The original text follows: Sean Carroll from The Preposterous Universe at University of Chicago has kind of complained about a certain event - I would rather call it a non-event - at Harvard University.
As a Czech person, I find the reaction of some people particularly bizarre because in the Czech Republic, the people who would find Prof. Summers' reasoning controversial virtually don't exist - neither on the left wing, nor on the right wing. In Central Europe, you won't find too many people who think that the girls in average like math, physics, computers, and engineering as much as the boys. When democracy was being re-introduced into the former Eastern bloc, many of us were saying that the difference between the U.S. and Czechoslovakia is that in Czechoslovakia, we had the freedom of speech, while in the U.S., you also had the freedom after speech. ;-) Given the reaction of some people, maybe the difference was not too dramatic...
Incidentally, Summers' speech was not problematic for most Americans either - just look at the polls in various web newspapers. Also, some participants of that economic conference, such as Prof. Claudia Goldin and others, remained very rational and appreciated inspiring ideas.
I also know enough to guarantee that our president would never discriminate against the women or against the men - or against any minority or majority, for that matter. The reason why I am so sure about it is that I've heard his opinions in a relatively private environment of a party (see below) where the people are much more open than during their speeches at conferences. The President's web page with his statement is here:
When the daughter called the trucks "baby truck" and "daddy truck", different people may draw different conclusions. My conclusions based on this observation - but also many other, more detailed observations - are probably much closer to those of Prof. Summers' rather than those of Sean Carroll's, but no one has ever had any problems at Harvard for making different conclusions - since the origin of various behavioral differences and correlations remains largely an open question.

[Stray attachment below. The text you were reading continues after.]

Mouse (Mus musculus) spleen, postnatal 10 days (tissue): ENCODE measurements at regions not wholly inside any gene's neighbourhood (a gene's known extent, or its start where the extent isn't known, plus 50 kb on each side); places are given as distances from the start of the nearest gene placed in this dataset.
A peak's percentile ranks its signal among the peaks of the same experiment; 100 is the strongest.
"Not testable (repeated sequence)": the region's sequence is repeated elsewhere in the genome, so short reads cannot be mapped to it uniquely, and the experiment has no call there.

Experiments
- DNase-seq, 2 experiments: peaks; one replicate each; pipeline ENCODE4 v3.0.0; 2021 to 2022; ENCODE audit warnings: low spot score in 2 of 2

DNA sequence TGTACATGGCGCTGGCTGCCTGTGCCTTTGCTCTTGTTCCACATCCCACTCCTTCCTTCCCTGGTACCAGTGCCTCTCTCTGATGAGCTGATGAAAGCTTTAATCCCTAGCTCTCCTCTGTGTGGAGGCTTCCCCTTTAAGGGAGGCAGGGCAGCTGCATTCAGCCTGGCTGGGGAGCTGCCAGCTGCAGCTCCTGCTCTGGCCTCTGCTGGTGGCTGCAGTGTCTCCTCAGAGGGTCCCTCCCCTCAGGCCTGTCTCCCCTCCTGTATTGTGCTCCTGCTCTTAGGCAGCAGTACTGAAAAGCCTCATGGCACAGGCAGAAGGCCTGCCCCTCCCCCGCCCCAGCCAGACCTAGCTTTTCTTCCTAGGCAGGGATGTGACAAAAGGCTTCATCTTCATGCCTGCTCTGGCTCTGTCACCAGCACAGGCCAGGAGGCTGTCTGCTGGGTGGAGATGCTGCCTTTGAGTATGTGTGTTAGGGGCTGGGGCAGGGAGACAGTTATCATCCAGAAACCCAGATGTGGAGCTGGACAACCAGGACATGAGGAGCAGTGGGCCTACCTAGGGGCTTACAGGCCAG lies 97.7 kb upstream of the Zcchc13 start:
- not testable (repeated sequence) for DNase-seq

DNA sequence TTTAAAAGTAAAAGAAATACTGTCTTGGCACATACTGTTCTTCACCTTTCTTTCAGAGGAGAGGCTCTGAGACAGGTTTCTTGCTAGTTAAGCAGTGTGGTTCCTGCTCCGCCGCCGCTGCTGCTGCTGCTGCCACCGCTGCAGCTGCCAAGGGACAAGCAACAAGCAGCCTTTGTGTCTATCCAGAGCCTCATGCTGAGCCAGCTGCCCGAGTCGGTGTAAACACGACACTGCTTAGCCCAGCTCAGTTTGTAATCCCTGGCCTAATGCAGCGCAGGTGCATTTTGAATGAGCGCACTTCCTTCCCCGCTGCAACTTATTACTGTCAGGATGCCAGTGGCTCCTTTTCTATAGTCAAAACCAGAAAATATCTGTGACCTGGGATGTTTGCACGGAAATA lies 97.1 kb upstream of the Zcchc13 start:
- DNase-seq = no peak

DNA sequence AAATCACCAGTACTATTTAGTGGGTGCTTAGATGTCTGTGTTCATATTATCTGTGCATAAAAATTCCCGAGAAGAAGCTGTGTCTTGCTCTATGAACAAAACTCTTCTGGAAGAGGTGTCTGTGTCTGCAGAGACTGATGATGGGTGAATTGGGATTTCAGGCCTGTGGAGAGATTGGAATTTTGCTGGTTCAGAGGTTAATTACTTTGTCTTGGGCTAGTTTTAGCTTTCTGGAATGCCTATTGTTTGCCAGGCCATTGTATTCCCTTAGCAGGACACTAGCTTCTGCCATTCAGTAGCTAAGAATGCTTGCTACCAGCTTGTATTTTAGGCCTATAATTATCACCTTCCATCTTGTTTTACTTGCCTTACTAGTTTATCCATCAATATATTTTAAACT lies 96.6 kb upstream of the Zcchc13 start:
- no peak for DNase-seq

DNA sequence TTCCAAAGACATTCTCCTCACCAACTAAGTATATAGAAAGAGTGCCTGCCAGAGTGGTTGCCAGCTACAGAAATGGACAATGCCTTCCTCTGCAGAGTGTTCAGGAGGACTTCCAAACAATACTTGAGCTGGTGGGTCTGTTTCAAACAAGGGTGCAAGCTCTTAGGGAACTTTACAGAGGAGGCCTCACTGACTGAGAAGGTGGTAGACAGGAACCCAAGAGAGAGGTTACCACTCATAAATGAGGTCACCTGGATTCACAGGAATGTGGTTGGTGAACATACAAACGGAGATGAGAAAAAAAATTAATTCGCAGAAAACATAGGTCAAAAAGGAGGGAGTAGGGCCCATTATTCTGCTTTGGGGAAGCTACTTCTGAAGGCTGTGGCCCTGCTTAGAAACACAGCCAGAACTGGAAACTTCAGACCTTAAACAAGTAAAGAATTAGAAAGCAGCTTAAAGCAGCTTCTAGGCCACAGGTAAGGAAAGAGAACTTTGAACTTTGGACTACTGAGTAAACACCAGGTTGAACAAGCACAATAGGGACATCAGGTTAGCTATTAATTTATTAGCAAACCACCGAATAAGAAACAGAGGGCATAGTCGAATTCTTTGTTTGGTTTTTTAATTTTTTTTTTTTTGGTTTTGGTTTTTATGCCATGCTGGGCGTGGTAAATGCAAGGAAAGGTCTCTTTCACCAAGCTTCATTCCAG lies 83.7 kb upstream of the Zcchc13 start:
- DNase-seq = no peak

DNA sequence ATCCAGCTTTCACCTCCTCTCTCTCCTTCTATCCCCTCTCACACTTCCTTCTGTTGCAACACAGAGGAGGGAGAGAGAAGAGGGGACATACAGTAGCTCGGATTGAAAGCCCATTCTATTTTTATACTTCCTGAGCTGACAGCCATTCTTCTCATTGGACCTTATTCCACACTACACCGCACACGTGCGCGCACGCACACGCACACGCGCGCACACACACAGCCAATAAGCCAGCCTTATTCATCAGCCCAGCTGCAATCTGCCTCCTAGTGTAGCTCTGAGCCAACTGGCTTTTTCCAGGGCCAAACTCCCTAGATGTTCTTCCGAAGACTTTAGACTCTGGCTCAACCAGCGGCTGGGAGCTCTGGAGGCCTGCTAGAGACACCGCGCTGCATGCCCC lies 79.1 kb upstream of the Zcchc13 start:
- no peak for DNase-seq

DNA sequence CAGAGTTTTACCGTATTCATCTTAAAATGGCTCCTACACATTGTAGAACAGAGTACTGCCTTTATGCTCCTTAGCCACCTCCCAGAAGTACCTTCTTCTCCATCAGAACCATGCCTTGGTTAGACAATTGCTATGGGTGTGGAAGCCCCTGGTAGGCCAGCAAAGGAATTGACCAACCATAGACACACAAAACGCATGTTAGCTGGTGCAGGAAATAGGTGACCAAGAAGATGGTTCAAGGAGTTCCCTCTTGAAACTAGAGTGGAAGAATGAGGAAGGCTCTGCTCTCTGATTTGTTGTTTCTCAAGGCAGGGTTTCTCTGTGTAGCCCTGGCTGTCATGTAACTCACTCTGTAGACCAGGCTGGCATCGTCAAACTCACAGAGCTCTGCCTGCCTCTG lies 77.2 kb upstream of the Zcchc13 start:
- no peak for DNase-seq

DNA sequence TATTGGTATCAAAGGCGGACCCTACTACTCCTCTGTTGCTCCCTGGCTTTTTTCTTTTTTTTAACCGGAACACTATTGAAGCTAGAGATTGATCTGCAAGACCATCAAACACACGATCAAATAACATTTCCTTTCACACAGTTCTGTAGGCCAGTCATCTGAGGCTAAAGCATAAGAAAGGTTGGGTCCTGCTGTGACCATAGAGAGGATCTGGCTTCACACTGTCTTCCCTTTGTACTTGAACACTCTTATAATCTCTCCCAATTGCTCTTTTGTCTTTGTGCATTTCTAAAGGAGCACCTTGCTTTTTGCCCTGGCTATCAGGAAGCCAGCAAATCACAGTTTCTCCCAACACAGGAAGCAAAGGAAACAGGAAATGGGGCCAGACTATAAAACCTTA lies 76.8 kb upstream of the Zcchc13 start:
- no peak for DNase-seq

Actually, I still have not evaluated a simple integral. During a party for the new faculty who met with Prof. Summers a month+ ago, I've made many silly comments - for example I mentioned some statistics (who knows where I got them from) indicating that the average distance of the birthplaces of the husband and his wife in the U.S. is 400 miles or how much exactly it was. Prof. Summers asked what is the average distance if the distribution for both the husband and the wife is uniform over a disk of radius R. Well, the average distance is obviously R times a numerical constant as Prof. Summers remarked immediately - but I will have to calculate this constant. Summers' estimate was 1. ;-)
If you can integrate it quickly, the required integral (for R=1), derived in the polar coordinates, is:
- [ int (0,1,r) r int (0,1,s) s int (0,2.pi,f) sqrt(r^2+s^2-2.r.s.cos(f)) ] / [ int (0,1,r) r int (0,1,s) s int (0,2.pi,f) ]